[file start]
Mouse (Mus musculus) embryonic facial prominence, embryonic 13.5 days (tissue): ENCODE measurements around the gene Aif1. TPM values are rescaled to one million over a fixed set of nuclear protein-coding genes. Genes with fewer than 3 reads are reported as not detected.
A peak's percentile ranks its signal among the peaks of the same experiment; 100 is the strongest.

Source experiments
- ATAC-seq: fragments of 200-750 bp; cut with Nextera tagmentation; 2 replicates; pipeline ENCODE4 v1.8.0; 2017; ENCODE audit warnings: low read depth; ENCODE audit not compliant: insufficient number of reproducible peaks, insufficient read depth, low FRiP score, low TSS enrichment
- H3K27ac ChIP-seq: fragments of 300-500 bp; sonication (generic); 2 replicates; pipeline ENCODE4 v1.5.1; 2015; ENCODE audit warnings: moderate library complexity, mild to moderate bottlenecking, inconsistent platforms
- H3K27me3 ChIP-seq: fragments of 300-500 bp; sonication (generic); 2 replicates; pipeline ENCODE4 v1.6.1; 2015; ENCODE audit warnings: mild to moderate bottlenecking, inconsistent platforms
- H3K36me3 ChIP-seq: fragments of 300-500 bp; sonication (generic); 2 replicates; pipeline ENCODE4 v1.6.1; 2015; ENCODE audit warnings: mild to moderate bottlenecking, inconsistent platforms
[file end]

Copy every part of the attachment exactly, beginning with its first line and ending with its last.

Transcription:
Mouse (Mus musculus) embryonic facial prominence, embryonic 13.5 days (tissue): ENCODE measurements around the gene Aif1. TPM values are rescaled to one million over a fixed set of nuclear protein-coding genes. Genes with fewer than 3 reads are reported as not detected.
A peak's percentile ranks its signal among the peaks of the same experiment; 100 is the strongest.

Source experiments
- ATAC-seq: fragments of 200-750 bp; cut with Nextera tagmentation; 2 replicates; pipeline ENCODE4 v1.8.0; 2017; ENCODE audit warnings: low read depth; ENCODE audit not compliant: insufficient number of reproducible peaks, insufficient read depth, low FRiP score, low TSS enrichment
- H3K27ac ChIP-seq: fragments of 300-500 bp; sonication (generic); 2 replicates; pipeline ENCODE4 v1.5.1; 2015; ENCODE audit warnings: moderate library complexity, mild to moderate bottlenecking, inconsistent platforms
- H3K27me3 ChIP-seq: fragments of 300-500 bp; sonication (generic); 2 replicates; pipeline ENCODE4 v1.6.1; 2015; ENCODE audit warnings: mild to moderate bottlenecking, inconsistent platforms
- H3K36me3 ChIP-seq: fragments of 300-500 bp; sonication (generic); 2 replicates; pipeline ENCODE4 v1.6.1; 2015; ENCODE audit warnings: mild to moderate bottlenecking, inconsistent platforms